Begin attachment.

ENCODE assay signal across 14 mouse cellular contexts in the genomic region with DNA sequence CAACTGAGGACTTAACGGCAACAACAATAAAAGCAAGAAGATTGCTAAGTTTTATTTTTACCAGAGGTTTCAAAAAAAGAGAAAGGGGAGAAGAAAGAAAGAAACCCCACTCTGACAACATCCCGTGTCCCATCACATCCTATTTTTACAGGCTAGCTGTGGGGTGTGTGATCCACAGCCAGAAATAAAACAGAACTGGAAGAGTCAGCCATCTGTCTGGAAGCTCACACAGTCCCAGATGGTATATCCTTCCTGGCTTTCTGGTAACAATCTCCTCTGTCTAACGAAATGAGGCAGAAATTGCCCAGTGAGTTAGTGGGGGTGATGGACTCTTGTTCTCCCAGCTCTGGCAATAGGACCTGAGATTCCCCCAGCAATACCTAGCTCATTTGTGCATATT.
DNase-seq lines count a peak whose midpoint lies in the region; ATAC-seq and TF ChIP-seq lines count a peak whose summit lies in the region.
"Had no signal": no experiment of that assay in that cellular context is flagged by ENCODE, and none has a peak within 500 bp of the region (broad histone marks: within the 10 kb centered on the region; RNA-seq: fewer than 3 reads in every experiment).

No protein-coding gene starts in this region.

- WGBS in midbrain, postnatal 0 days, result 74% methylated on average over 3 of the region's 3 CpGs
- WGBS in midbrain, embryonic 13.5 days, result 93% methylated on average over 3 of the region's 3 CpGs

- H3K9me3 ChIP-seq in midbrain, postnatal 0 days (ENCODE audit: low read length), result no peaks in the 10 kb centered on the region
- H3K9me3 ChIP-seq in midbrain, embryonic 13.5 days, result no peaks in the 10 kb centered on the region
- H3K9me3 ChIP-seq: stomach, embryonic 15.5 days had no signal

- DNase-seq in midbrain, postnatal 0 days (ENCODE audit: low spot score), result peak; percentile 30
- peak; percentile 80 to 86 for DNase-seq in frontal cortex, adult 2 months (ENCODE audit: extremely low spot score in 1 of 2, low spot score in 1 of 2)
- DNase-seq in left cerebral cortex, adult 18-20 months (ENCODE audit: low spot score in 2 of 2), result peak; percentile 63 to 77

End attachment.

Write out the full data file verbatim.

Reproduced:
ENCODE assay signal across 14 mouse cellular contexts in the genomic region with DNA sequence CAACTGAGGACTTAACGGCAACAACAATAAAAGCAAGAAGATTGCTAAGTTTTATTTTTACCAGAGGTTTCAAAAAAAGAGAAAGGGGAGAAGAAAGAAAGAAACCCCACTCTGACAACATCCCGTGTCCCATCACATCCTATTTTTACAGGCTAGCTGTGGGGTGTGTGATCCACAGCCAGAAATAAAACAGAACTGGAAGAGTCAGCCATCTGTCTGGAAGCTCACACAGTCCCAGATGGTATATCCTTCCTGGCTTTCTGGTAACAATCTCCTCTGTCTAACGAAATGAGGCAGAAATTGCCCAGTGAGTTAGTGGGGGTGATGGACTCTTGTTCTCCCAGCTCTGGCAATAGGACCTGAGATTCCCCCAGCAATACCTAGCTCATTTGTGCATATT.
DNase-seq lines count a peak whose midpoint lies in the region; ATAC-seq and TF ChIP-seq lines count a peak whose summit lies in the region.
"Had no signal": no experiment of that assay in that cellular context is flagged by ENCODE, and none has a peak within 500 bp of the region (broad histone marks: within the 10 kb centered on the region; RNA-seq: fewer than 3 reads in every experiment).

No protein-coding gene starts in this region.

- WGBS in midbrain, postnatal 0 days, result 74% methylated on average over 3 of the region's 3 CpGs
- WGBS in midbrain, embryonic 13.5 days, result 93% methylated on average over 3 of the region's 3 CpGs

- H3K9me3 ChIP-seq in midbrain, postnatal 0 days (ENCODE audit: low read length), result no peaks in the 10 kb centered on the region
- H3K9me3 ChIP-seq in midbrain, embryonic 13.5 days, result no peaks in the 10 kb centered on the region
- H3K9me3 ChIP-seq: stomach, embryonic 15.5 days had no signal

- DNase-seq in midbrain, postnatal 0 days (ENCODE audit: low spot score), result peak; percentile 30
- peak; percentile 80 to 86 for DNase-seq in frontal cortex, adult 2 months (ENCODE audit: extremely low spot score in 1 of 2, low spot score in 1 of 2)
- DNase-seq in left cerebral cortex, adult 18-20 months (ENCODE audit: low spot score in 2 of 2), result peak; percentile 63 to 77